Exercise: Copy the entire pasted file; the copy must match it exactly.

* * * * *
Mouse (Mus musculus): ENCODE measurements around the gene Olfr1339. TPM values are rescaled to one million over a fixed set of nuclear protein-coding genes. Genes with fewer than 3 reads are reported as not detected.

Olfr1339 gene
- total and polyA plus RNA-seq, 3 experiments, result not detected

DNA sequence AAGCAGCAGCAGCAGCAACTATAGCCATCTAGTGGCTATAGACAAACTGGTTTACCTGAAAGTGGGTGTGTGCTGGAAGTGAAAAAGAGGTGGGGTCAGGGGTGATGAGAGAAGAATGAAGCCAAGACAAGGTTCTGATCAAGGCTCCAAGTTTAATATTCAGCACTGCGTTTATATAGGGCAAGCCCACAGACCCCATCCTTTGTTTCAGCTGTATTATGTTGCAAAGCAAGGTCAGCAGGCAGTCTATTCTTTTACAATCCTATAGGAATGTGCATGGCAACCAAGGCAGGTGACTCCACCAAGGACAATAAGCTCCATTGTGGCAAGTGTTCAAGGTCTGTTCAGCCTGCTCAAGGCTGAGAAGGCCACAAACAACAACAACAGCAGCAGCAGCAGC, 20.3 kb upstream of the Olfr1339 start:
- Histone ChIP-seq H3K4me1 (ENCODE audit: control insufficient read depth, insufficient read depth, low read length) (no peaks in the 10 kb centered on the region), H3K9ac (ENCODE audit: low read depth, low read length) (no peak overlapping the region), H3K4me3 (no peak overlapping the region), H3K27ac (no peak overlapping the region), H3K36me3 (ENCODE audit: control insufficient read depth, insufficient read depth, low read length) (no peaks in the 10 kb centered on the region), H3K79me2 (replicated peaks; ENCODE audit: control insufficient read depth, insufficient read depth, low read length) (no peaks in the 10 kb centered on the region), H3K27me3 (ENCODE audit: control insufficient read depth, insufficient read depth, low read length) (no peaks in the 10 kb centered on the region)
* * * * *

Mouse (Mus musculus): ENCODE measurements around the gene Olfr1339. TPM values are rescaled to one million over a fixed set of nuclear protein-coding genes. Genes with fewer than 3 reads are reported as not detected.

Olfr1339 gene
- total and polyA plus RNA-seq, 3 experiments, result not detected

DNA sequence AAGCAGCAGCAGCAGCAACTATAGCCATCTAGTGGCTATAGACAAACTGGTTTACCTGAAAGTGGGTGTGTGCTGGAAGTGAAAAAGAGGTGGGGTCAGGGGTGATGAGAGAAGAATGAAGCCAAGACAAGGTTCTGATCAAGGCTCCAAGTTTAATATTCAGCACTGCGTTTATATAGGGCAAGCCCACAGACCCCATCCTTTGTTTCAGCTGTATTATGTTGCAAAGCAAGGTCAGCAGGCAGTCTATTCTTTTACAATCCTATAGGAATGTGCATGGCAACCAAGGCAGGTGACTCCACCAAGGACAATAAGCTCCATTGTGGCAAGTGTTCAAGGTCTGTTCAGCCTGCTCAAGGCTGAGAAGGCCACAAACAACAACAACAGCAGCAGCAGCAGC, 20.3 kb upstream of the Olfr1339 start:
- Histone ChIP-seq H3K4me1 (ENCODE audit: control insufficient read depth, insufficient read depth, low read length) (no peaks in the 10 kb centered on the region), H3K9ac (ENCODE audit: low read depth, low read length) (no peak overlapping the region), H3K4me3 (no peak overlapping the region), H3K27ac (no peak overlapping the region), H3K36me3 (ENCODE audit: control insufficient read depth, insufficient read depth, low read length) (no peaks in the 10 kb centered on the region), H3K79me2 (replicated peaks; ENCODE audit: control insufficient read depth, insufficient read depth, low read length) (no peaks in the 10 kb centered on the region), H3K27me3 (ENCODE audit: control insufficient read depth, insufficient read depth, low read length) (no peaks in the 10 kb centered on the region)